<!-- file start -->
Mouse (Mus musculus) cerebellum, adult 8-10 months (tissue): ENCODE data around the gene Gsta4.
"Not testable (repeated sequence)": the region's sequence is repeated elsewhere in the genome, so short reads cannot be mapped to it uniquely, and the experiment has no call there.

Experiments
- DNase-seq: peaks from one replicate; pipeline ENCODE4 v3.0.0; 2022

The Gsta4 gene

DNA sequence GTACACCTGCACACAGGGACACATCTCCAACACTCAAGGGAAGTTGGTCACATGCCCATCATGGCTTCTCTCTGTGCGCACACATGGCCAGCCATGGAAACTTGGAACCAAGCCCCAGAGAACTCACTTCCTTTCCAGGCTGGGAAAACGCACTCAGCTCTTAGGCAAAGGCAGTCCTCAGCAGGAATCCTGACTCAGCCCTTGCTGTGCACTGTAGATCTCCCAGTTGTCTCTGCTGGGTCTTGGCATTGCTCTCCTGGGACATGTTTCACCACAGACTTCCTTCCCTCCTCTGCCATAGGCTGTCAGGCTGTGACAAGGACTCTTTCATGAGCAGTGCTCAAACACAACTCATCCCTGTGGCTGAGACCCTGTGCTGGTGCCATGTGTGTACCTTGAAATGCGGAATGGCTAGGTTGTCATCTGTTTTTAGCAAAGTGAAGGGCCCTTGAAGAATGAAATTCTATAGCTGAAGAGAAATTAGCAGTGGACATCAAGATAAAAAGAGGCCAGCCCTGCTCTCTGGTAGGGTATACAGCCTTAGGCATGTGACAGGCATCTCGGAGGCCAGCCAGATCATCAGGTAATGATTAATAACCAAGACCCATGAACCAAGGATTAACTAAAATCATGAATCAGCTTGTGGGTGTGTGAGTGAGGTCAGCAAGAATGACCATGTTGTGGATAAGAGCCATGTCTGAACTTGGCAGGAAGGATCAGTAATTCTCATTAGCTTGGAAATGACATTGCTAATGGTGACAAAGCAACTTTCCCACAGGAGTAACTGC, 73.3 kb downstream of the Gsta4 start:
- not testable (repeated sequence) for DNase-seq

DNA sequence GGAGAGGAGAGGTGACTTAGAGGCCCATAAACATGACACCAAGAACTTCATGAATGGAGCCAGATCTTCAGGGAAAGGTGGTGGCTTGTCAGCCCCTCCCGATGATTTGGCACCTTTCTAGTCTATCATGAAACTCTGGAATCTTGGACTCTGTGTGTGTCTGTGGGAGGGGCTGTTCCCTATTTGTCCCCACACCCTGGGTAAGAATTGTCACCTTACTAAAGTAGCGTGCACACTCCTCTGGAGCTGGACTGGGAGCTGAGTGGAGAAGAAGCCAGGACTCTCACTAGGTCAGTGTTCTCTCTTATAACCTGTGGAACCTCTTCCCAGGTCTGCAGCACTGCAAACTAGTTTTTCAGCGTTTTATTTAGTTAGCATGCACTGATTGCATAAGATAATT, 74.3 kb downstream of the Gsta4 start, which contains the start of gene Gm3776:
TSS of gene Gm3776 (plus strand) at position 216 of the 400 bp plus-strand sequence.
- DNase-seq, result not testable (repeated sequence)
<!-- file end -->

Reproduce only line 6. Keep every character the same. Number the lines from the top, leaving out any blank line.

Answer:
DNA sequence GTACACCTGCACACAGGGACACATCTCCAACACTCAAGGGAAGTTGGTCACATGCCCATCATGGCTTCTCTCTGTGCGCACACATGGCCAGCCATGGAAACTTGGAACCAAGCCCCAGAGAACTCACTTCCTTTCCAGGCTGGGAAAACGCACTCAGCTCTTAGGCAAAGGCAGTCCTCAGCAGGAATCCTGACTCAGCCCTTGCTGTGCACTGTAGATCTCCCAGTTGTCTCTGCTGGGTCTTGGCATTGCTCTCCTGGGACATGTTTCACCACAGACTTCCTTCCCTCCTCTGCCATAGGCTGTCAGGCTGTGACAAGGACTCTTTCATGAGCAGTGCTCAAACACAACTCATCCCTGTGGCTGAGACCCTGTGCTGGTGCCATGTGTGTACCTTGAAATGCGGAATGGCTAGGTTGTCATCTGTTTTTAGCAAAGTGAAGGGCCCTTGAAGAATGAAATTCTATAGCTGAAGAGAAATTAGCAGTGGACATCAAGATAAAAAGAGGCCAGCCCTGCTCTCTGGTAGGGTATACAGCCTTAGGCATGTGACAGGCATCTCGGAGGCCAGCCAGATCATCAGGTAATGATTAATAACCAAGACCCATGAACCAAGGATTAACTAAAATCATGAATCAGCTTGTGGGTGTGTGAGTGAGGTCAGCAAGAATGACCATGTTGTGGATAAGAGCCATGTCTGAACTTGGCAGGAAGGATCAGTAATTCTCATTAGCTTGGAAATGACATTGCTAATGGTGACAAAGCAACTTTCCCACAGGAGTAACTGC, 73.3 kb downstream of the Gsta4 start: